More than 80 local innovative technology entrepreneurs, coupled with 14 investors, occupied the space inside the Queen Street West Burroughes Building at the third annual AccelerateTO event earlier this week. The startup event attracted more than 600 people last year, but this year organizers opted to cultivate small groups of discussions among entrepreneurs and business mentors to create more of a collaborative atmosphere.
Included at this year’s AccelerateTO — an invite-only tech event — were two 40-minute round table sessions that gave innovators the opportunity to sit with like-minded investors, to pick their brain on common start-up quandaries, such as how should a small company negotiate when dealing with “big players”, whether or not to be in-your-face-aggressive when dealing with experienced companies and how to get feedback from your consumers during the embryotic stages of your start-up.
Volunteer and entrepreneur, Mani Fazeli, said past meetups have focused on funding and acquiring capital. “Fundraising is old. It’s always discussed. We wanted to be more valuable that. We wanted more quality this year,” he said. Eli Aleyner, volunteer and part of the start-up Xtreme Labs Inc. said they hand-picked the tables and paired up investors and mentors that related to the business. “Really, where else are you going to get this kind of access?” he said. “It’s so valuable. That’s what we want this event to be about.”
The AccelerateTO Series began as a community-driven celebration of Canadian technology entrepreneurs in partnered with the Silicon Valley-based C100 organization, partly to leverage their expertise and relationships to grow a new generation of global, billion dollar Canadian-led technology companies. But partly because Toronto is now being talked about as the “Silicon Valley of the North.”
Perhaps not right now, but the potential is growing, said Fazeli.“Toronto has a lot going for it. It’s Canada’s wealthiest city. It has a large diverse population. It has two of the largest universities in North America (Toronto and Waterloo). When you look at other great tech hubs — Seattle, San Francisco and New York — this formula is repeated,” he said. “If you live in a smaller city, adverse to risks or ‘failure,’ then it’s just not naturally going to grow. Are we New York yet? No. But things are slowly changing.” Last year a study conducted by Startup Genome researched which cities are more conducive toward building startups. In that report, Toronto surprised the tech world by being ranked fourth behind the cutting-edge hubs of San Francisco, New York and London. “People were surprised by our ranking, behind such great cities. We are slowly getting there,” Fazeli said.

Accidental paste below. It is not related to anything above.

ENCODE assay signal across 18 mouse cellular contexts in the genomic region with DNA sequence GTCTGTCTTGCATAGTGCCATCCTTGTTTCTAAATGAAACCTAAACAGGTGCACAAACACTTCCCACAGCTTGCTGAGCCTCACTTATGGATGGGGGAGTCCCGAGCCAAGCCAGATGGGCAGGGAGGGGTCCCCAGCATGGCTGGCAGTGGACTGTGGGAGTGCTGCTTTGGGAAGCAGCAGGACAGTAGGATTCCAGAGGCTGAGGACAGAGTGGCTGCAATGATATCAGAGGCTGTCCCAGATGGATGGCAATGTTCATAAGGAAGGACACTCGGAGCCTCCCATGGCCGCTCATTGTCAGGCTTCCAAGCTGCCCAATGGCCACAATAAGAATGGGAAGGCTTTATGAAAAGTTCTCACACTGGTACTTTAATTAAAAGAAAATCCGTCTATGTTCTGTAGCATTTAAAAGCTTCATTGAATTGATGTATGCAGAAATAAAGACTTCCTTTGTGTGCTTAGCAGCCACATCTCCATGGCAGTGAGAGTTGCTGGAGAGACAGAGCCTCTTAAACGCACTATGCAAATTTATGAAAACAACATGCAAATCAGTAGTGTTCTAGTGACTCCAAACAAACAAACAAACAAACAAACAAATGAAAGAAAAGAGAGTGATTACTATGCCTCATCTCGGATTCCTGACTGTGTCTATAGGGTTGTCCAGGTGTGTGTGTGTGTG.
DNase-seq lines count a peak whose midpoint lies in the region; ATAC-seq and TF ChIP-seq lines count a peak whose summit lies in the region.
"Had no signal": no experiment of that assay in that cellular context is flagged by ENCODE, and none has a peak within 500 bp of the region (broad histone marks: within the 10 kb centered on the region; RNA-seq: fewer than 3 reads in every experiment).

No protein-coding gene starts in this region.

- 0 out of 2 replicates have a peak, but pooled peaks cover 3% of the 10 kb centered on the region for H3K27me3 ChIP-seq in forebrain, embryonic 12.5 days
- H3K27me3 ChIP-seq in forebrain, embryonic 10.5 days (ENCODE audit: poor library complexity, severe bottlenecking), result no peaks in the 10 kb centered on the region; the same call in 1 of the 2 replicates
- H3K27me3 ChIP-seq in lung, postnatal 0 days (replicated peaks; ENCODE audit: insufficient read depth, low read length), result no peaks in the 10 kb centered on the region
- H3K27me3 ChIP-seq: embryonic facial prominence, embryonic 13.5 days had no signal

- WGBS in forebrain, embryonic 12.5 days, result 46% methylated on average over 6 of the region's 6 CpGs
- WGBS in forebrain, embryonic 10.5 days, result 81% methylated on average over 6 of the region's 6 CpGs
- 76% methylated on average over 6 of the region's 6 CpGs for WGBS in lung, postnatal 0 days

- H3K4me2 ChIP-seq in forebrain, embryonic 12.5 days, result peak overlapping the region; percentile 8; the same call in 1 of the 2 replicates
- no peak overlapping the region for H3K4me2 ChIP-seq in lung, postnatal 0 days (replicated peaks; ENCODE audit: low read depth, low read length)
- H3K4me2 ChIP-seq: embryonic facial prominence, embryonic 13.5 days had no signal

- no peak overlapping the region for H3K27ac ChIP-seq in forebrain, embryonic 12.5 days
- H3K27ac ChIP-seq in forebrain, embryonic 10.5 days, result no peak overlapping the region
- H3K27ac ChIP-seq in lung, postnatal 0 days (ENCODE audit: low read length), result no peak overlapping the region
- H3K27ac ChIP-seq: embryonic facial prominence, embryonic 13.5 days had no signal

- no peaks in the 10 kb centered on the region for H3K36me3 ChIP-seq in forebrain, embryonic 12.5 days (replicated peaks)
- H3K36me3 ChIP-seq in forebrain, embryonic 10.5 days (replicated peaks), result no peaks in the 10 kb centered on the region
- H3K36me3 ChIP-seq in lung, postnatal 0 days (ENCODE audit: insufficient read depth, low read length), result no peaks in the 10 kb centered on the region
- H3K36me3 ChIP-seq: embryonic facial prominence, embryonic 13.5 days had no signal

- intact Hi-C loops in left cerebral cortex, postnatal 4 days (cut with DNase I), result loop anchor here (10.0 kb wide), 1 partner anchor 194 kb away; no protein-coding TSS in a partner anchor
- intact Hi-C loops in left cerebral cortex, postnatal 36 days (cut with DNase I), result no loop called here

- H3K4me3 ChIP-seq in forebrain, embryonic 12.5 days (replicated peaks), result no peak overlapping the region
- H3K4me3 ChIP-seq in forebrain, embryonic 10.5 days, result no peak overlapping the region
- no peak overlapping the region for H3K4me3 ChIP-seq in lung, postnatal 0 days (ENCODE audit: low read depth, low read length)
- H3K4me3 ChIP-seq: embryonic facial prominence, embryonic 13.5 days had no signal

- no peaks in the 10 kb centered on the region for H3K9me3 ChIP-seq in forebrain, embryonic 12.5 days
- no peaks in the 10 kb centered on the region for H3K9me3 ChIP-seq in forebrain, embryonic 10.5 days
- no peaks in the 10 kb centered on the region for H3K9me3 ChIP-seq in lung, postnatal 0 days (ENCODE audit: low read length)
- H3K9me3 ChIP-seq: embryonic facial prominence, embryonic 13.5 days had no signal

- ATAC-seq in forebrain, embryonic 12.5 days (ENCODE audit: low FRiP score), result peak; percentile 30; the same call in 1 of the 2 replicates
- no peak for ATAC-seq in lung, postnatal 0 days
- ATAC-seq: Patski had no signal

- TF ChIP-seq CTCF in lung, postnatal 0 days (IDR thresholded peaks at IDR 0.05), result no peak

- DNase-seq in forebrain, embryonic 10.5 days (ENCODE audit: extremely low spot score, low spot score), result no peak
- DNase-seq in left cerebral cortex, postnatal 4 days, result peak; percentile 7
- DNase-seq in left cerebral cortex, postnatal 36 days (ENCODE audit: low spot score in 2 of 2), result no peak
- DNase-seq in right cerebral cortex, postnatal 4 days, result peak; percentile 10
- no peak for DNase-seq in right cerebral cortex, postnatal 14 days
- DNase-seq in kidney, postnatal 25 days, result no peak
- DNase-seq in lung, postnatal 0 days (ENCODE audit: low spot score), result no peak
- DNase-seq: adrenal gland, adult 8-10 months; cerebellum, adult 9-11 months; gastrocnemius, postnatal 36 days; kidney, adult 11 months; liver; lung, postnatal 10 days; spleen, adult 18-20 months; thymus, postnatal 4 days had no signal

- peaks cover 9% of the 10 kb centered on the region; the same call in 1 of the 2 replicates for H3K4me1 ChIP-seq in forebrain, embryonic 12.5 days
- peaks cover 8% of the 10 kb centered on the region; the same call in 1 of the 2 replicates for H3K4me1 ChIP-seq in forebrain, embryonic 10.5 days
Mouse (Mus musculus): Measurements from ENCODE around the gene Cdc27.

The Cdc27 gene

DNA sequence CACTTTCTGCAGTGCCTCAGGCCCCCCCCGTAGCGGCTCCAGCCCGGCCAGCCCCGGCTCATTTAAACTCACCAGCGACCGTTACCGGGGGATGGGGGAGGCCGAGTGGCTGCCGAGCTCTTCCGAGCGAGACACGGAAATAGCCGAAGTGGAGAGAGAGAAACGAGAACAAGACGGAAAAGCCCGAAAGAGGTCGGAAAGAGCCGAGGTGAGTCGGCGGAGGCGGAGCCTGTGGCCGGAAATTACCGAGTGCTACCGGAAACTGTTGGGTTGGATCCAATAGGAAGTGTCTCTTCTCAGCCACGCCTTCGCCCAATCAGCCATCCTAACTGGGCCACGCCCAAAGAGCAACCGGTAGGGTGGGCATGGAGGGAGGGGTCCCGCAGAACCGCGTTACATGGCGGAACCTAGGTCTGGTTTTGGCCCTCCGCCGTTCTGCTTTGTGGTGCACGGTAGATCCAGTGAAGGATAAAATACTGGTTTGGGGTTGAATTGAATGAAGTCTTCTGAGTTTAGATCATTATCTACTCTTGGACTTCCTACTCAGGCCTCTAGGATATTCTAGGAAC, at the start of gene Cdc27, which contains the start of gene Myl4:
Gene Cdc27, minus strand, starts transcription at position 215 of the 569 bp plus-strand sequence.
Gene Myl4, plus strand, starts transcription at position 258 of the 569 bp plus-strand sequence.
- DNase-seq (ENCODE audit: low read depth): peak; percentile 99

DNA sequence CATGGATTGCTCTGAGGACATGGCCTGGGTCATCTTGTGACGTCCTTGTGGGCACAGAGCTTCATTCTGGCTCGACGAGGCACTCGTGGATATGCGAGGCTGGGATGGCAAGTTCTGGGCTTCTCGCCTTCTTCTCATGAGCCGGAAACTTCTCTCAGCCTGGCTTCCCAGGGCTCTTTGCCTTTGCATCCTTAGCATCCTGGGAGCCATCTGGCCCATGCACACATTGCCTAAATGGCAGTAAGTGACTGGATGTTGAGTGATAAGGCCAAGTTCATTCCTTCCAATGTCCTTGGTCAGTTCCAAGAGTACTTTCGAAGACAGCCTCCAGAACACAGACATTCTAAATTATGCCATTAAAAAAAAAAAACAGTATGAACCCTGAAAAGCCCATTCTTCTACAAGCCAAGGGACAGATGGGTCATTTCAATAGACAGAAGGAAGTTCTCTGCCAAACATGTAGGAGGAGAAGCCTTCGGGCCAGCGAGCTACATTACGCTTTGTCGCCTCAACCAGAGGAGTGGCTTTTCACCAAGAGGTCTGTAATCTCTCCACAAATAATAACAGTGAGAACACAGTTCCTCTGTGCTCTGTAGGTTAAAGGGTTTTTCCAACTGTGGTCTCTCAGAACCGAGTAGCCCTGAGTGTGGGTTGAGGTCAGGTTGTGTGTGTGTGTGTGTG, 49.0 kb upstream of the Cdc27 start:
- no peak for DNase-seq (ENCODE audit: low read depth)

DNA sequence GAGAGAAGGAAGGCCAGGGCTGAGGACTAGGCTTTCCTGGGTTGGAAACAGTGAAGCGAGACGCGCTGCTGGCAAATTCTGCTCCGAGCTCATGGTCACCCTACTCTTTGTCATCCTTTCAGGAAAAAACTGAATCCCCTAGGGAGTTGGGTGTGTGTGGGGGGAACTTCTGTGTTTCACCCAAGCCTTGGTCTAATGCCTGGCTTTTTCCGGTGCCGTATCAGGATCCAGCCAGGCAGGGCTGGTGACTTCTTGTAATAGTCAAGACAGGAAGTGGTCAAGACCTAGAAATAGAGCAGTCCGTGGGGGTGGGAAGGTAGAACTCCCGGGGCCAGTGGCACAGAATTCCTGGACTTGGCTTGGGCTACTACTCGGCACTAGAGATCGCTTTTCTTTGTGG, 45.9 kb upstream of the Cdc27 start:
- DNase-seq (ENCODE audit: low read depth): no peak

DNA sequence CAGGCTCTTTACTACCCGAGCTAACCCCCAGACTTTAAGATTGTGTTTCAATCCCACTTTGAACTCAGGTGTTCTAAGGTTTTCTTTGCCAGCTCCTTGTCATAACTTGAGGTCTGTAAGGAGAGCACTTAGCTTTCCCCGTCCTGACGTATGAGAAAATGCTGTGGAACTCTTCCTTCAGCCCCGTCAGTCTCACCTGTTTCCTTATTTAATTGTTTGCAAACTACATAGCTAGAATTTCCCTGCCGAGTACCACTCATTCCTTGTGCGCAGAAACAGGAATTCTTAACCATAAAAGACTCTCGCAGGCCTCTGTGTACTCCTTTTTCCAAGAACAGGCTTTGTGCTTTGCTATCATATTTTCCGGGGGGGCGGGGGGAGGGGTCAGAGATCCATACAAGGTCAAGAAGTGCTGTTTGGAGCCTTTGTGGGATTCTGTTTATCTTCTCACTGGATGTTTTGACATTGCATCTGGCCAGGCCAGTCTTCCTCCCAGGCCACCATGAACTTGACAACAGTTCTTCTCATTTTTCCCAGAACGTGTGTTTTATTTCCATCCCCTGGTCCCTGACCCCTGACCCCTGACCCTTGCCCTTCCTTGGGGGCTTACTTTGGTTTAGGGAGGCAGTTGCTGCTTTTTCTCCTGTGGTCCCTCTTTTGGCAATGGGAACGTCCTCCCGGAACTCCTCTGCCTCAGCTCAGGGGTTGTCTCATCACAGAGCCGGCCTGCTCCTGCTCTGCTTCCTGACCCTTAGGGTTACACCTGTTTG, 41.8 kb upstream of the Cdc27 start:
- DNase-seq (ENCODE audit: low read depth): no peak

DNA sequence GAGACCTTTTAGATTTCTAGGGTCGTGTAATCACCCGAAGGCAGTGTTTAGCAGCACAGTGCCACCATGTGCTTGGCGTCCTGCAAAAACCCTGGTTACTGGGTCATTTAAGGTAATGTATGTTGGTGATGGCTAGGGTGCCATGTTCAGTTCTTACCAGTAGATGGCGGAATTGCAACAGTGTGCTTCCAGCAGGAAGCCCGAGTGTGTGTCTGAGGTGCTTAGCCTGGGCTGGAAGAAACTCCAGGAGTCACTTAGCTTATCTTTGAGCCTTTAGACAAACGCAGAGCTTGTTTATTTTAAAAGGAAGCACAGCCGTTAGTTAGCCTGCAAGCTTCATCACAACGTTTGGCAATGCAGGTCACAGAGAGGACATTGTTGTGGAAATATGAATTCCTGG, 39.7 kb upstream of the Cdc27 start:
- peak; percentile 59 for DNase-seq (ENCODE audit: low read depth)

Joseph Puopolo, founder and chief executive of Printchomp.com confirmed that the startup industry is inching toward being a bustling tech hub . “It’s definitely growing. I think we need more money, more mentorship. It’s definitely heading in a great trajectory, he said. Puopolo has lived in Toronto the past 10 years and before launching Printchomp.com recently, he used to shepherd companies between Toronto and Silicon Valley and only one month after his launch, his print business is seeing rapid growth. “Toronto is a great place to start up. It has pools of talent, lots of energy and we’ve had some wins lately. We need to be bold and more aggressive, but generally speaking things are going quite well.”
With events like SproutUpTO popping up all over the city, Toronto’s tech culture is only going to develop even further. Techcrunch will be in Toronto later this year as part of their Great Lakes Tour.
Ben Zlotnick, founder and chief executive of INcubes said the tech industry is now starting to refer to Toronto as the Silicon Valley of the north and events like Accelerate help connect the dots between investors from the south to innovators and thinkers from the north. “For startups, it’s the access to investors and mentors that you can’t get anywhere else. Especially on a round table. You are right there talking with them,” he said. “For investors, you don’t have to organize meetings and instead you can pick through 30 startups in the one place in a short period of time. I can only see this getting bigger.”
Justin Robertson is a freelance journalist from Toronto. His work has appeared in The Walrus, National Post and Toronto Standard. Follow Justin on Twitter @justinjourno